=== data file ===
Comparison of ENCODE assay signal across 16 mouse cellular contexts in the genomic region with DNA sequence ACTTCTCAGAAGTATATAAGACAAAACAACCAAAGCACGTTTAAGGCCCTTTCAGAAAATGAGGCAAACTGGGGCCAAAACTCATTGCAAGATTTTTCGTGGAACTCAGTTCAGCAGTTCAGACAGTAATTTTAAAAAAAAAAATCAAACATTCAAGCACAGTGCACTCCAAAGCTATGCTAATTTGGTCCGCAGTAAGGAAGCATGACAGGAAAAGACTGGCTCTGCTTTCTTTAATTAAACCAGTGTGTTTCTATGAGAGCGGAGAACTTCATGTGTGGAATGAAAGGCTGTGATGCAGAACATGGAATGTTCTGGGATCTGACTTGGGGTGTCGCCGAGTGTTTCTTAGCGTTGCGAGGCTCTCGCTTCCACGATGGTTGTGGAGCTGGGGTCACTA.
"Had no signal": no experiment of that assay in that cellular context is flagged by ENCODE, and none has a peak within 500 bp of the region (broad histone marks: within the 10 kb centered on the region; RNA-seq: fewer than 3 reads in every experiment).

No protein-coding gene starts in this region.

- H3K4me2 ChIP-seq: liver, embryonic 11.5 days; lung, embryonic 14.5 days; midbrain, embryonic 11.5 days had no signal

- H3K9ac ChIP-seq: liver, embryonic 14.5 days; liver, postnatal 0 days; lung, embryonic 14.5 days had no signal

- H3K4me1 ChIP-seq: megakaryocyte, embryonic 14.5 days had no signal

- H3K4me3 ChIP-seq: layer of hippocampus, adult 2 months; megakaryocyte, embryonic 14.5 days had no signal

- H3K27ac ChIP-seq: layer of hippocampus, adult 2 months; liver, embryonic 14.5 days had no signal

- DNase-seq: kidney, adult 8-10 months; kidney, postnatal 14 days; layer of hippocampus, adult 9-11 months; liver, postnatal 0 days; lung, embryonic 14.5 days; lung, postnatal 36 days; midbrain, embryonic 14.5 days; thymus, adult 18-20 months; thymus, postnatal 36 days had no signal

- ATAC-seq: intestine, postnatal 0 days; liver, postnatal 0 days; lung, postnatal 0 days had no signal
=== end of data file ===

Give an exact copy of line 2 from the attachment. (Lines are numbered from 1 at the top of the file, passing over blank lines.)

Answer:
"Had no signal": no experiment of that assay in that cellular context is flagged by ENCODE, and none has a peak within 500 bp of the region (broad histone marks: within the 10 kb centered on the region; RNA-seq: fewer than 3 reads in every experiment).